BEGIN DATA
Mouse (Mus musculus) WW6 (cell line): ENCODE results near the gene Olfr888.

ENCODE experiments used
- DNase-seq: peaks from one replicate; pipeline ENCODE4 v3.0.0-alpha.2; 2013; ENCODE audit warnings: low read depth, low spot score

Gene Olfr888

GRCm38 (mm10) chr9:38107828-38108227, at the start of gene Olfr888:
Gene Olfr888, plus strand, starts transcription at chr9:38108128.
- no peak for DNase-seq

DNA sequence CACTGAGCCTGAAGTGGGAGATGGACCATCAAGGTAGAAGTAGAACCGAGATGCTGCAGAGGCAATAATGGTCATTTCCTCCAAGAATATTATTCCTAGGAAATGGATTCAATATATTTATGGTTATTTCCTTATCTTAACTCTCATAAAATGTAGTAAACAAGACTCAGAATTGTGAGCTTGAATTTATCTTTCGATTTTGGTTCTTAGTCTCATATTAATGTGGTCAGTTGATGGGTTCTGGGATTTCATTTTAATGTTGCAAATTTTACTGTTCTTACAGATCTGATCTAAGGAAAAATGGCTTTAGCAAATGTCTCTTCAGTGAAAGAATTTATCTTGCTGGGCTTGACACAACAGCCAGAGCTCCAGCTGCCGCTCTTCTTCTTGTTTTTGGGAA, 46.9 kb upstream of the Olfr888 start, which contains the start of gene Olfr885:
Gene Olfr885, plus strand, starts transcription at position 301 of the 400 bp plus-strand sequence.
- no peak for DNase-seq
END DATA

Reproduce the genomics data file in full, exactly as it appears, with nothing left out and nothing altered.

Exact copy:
Mouse (Mus musculus) WW6 (cell line): ENCODE results near the gene Olfr888.

ENCODE experiments used
- DNase-seq: peaks from one replicate; pipeline ENCODE4 v3.0.0-alpha.2; 2013; ENCODE audit warnings: low read depth, low spot score

Gene Olfr888

GRCm38 (mm10) chr9:38107828-38108227, at the start of gene Olfr888:
Gene Olfr888, plus strand, starts transcription at chr9:38108128.
- no peak for DNase-seq

DNA sequence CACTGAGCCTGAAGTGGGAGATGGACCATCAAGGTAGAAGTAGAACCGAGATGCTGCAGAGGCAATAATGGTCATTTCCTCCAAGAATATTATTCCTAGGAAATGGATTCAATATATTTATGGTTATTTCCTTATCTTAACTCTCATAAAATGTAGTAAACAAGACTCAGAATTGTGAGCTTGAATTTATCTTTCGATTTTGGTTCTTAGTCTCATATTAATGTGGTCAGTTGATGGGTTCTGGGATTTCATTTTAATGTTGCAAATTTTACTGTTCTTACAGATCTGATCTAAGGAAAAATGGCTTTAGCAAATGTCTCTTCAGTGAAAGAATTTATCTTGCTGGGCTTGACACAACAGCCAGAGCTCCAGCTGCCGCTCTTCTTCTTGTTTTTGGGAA, 46.9 kb upstream of the Olfr888 start, which contains the start of gene Olfr885:
Gene Olfr885, plus strand, starts transcription at position 301 of the 400 bp plus-strand sequence.
- no peak for DNase-seq